Hemlock Society & Foundation of Florida

Grand jury indictment stirs assisted suicide debate

Neighbor reached out to Dunn before her death

Until the pain, Doreen Dunn was a traveler, quilter and master gardener, said Julie Tussing, a neighbor who helped care for Dunn at her Apple Valley home before the 57-year-old woman’s apparent suicide.

Dakota County Attorney James Backstrom released on Monday a May 11 grand jury indictment of 17 counts against Final Exit Network and four of the nonprofit right-to-die organization’s volunteers for their alleged role in Dunn’s May 30, 2007, death.

Cited in the indictment are nine felonies of assisting another to commit suicide and eight gross misdemeanor charges of interfering with a death scene.

Charged are Final Exit Network, a 501c3 nonprofit;  Thomas “Ted” Goodwin, former president of Final Exit Network; Roberta Massey, a Final Exit “case coordinator;” Jerry Dincin, then-Final Exit Network president; and the organization’s medical director Dr. Lawrence Egbert.

Backstrom alleges Dunn committed suicide using a hood and inhaling helium gas after consulting with members of Final Exit Network without her family’s knowledge, and that Dincin and Egbert were present in Dunn’s residence when she took her life.

Backstrom said materials allegedly used by Dunn and items referencing Final Exit Network were removed from the scene, as outlined in the organization’s training manuals.

Robert Rivas, attorney for Final Exit Network, has argued volunteers do not physically assist a person committing suicide, but provide information that is constitutionally protected free speech.

He told Sun Thisweek he intends to file to have the case dismissed. Good neighbor

Tussing and Dunn were never close friends but  raised their families in the same neighborhood for over 20 years.

Knowing Dunn was in chronic pain following surgeries, Tussing one day brought Dunn a flower and a card.

“It said ‘Thinking of you,’ ” Tussing said. “She just grabbed on to that, because she knew somebody cared.”

The years of chronic pain had taken a toll on some relationships, including Dunn’s marriage, Tussing said, and family members appeared unsure of what to do to for her.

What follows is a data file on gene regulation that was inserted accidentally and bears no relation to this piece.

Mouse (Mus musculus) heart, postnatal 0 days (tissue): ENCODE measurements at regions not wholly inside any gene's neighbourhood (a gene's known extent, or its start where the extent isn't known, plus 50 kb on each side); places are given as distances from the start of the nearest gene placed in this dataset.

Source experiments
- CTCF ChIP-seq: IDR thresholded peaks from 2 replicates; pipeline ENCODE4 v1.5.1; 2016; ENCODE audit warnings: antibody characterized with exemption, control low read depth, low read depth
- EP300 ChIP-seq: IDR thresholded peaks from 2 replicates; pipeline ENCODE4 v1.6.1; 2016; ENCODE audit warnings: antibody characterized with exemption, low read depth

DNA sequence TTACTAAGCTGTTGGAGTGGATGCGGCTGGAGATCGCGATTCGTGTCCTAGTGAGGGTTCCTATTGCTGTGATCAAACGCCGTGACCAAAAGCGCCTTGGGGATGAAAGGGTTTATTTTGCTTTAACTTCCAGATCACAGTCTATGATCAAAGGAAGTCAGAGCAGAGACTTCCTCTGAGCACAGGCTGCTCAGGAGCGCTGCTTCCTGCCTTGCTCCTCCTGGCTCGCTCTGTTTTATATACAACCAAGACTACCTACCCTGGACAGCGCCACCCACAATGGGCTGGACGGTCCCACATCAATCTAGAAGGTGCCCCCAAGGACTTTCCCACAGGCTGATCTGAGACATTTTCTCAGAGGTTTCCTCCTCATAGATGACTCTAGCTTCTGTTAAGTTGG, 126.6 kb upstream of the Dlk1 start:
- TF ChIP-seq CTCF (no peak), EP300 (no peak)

For the last few years of Dunn’s life, Tussing would give her rides to appointments, shop for her groceries and help with her care.

According to Tussing, Dunn suffered from insomnia, frequently took headache medicine and was depressed.

She said the former musician who spoke with pride about her children grew to complain more frequently as she suffered constant “excruciating pain” set off by even the slightest touch.

“She just became unbearable at times. … She was always appropriate with me, but you could tell she was under a lot of stress,” Tussing said.

After Dunn’s body was discovered, and the coroner ruled she died of natural causes, Tussing said she felt “sort of relieved” for Dunn because she was no longer suffering.

When Tussing learned evidence uncovered in a Georgia investigation indicated Dunn had contacted Final Exit Network apparently seeking to end her life, Tussing said she was not surprised, considering all she knew about Dunn’s situation.

She said Dunn had spoken to her about her suffering.

“She let me know she just couldn’t take it anymore,” Tussing said.

Having witnessed Dunn’s situation and knowing others who struggle with depression and pain, Tussing said she believes people should be legally allowed to end their suffering.

“I agree with the right-to-die,” Tussing said. “It’s unfortunate that in Minnesota, we don’t have that option.”

In an interview, Backstrom said he has “great compassion” for those suffering from serious pain, illness or disease, but noted Minnesota law does not allow for assisted suicide.

“Until such time as the Minnesota Legislature chooses to enact legislation allowing assisted suicides in cases of terminal illness or irreversible medical conditions that adversely impact a person to the extent that their quality of life is unacceptable to them, aiding, encouraging or assisting someone suffering from any condition to kill themselves is against the law in Minnesota.”

Oregon is the only state with laws that allow physician-assisted suicide for terminally ill patients under the 1998 “Death with Dignity Act.”

Gordie Haug, a representative for ADAPT Minnesota, a disability-rights organization, told Sun Thisweek he has concerns about a society that condones suicide.

He said when discussions were occurring about legalizing assisted suicide of the terminally ill, it was proclaimed a slippery slope that would lead to ending the lives of those who are not terminal, as in Dunn’s case.

“I oppose any policies and practices that threaten the lives of persons with disabilities,” Haug said, adding that he works with many disabled people suffering from depression.

Haug said there are treatments and options to ease pain and effectively treat depression, but with Medicaid cuts and tight budgets, Haug worried people may decide it is cheaper to take a life than to preserve one.

“I don’t think it’s anyone’s right to take their life,” he said.

The Final Exit Network volunteers will have to travel to Minnesota for trial, as they have in other states where prosecutions have occurred.

Last year in Arizona, a jury found Final Exit Network’s medical director not guilty of conspiring to assist in a suicide.

The jury was deadlocked in the case of an exit guide accused of assisting and conspiring to assist in the same suicide.

Two other volunteers pleaded guilty to misdemeanor charges.

 

 

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